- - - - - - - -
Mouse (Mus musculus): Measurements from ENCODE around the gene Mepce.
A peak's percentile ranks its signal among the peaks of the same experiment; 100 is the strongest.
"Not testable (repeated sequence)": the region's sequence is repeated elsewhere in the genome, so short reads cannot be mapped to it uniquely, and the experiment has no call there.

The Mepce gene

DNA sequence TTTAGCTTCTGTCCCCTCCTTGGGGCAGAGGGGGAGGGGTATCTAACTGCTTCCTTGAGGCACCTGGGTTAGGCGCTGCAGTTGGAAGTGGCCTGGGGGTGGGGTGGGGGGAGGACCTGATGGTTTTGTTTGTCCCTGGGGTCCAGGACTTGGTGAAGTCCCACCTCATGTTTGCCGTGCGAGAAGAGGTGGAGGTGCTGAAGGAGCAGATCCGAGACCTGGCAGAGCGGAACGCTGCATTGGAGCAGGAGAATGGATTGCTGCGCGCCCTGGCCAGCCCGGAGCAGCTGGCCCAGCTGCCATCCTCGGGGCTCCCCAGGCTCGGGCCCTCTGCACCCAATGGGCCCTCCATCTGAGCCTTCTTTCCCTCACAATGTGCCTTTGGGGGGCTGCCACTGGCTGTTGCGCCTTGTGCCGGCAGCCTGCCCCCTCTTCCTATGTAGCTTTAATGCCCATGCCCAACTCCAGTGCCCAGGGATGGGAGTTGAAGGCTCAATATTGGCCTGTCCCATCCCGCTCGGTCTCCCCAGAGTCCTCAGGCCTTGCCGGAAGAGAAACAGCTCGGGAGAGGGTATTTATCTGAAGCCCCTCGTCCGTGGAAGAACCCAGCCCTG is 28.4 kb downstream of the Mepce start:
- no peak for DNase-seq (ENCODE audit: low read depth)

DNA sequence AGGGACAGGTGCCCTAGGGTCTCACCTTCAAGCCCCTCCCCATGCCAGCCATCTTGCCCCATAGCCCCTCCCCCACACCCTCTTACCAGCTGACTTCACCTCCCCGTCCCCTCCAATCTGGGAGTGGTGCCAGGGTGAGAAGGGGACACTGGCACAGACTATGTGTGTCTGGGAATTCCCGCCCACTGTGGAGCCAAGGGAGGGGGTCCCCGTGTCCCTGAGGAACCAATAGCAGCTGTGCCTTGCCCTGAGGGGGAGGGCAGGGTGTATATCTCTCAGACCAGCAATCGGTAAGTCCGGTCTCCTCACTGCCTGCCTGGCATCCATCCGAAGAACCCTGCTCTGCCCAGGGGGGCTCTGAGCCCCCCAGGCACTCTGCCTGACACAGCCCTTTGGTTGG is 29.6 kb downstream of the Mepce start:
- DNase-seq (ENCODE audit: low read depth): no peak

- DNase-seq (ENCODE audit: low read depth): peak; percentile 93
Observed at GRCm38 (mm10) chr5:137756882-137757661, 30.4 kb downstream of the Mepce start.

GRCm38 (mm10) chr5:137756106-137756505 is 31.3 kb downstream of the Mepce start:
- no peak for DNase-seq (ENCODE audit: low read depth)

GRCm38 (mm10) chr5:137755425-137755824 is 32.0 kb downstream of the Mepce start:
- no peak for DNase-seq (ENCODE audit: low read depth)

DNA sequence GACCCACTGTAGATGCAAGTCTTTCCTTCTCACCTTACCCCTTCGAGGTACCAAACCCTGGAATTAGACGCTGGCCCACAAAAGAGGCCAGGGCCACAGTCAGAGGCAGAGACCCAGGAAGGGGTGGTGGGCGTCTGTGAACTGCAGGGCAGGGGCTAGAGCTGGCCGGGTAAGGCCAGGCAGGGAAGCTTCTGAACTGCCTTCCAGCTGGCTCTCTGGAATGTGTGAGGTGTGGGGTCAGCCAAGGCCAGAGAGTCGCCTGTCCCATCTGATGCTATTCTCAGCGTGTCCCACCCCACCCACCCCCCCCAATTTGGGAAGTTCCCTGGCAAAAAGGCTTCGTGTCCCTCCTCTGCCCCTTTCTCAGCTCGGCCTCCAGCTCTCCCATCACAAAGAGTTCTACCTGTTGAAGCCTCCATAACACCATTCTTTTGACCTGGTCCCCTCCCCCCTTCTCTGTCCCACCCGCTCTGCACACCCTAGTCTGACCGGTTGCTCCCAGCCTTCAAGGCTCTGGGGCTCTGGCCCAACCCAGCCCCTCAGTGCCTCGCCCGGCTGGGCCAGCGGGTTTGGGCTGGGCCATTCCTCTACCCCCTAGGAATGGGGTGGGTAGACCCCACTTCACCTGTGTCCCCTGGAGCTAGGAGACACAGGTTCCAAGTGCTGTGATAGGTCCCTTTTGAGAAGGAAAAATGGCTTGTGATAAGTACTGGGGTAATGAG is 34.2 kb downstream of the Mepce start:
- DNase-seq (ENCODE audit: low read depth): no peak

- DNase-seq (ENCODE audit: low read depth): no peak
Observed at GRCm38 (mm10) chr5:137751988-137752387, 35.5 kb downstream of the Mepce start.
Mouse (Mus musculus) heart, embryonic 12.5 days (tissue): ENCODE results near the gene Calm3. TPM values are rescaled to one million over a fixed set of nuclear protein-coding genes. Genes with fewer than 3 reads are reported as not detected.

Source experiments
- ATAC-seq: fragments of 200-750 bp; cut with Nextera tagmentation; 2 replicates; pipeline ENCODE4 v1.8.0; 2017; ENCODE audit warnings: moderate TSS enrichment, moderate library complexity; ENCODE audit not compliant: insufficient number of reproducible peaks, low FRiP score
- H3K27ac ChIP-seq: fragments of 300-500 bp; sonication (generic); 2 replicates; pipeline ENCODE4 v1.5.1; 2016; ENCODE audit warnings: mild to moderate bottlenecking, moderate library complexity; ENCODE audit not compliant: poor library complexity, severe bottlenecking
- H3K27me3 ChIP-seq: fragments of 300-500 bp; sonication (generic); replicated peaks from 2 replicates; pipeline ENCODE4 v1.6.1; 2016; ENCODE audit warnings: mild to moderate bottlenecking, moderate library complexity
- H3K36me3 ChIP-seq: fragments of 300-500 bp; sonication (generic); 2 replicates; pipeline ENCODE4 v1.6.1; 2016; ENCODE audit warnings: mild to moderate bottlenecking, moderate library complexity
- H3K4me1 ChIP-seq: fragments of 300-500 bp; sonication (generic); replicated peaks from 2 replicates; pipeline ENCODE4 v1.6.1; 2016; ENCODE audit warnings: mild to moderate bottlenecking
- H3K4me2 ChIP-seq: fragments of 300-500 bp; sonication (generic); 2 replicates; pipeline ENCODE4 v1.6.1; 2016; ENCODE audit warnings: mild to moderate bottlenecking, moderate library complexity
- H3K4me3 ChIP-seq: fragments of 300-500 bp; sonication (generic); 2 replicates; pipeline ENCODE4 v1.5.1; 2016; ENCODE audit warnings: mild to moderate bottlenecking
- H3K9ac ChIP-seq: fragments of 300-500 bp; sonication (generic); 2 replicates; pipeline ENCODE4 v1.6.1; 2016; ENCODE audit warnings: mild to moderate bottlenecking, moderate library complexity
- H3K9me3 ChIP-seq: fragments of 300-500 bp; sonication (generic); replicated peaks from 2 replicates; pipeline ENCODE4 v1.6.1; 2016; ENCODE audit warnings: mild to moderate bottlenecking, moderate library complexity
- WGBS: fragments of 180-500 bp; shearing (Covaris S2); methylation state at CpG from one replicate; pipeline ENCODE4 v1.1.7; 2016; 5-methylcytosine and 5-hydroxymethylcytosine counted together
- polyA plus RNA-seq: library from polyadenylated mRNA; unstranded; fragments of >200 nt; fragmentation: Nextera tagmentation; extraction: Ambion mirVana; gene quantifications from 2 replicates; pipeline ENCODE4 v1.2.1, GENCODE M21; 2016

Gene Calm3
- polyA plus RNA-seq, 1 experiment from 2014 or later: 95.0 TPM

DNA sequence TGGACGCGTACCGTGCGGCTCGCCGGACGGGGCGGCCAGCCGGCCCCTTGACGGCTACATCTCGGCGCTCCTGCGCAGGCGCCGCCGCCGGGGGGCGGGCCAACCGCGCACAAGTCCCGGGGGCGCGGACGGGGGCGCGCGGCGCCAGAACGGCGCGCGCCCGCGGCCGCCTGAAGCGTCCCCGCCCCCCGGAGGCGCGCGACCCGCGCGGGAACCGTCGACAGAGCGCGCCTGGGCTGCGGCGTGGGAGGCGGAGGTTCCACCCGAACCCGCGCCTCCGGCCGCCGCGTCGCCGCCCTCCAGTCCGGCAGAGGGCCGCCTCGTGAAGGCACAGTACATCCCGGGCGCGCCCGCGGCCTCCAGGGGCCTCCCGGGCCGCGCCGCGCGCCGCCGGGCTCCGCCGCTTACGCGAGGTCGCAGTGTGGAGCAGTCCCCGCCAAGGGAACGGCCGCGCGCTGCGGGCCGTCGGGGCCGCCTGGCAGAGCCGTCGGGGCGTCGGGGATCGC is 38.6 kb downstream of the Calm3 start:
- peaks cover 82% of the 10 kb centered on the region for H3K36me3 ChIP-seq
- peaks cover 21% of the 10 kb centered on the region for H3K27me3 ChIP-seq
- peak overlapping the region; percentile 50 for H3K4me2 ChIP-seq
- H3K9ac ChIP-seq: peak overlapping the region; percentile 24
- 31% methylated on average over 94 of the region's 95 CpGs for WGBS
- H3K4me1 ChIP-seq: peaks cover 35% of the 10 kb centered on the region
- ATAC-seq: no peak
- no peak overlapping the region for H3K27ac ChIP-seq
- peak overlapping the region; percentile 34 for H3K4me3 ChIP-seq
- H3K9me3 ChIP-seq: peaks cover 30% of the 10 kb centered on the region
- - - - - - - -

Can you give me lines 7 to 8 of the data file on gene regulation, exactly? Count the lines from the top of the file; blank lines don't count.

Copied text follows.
DNA sequence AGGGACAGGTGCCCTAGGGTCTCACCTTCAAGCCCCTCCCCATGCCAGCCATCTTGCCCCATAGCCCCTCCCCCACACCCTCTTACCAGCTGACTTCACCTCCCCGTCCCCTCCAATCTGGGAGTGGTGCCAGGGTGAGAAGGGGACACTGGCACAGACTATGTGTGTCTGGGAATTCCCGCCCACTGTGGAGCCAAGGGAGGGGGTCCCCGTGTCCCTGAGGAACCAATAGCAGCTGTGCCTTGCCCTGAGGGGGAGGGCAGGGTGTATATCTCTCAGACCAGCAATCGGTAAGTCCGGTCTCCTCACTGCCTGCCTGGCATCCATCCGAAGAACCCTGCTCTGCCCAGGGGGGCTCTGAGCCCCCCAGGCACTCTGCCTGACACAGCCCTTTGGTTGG is 29.6 kb downstream of the Mepce start:
- DNase-seq (ENCODE audit: low read depth): no peak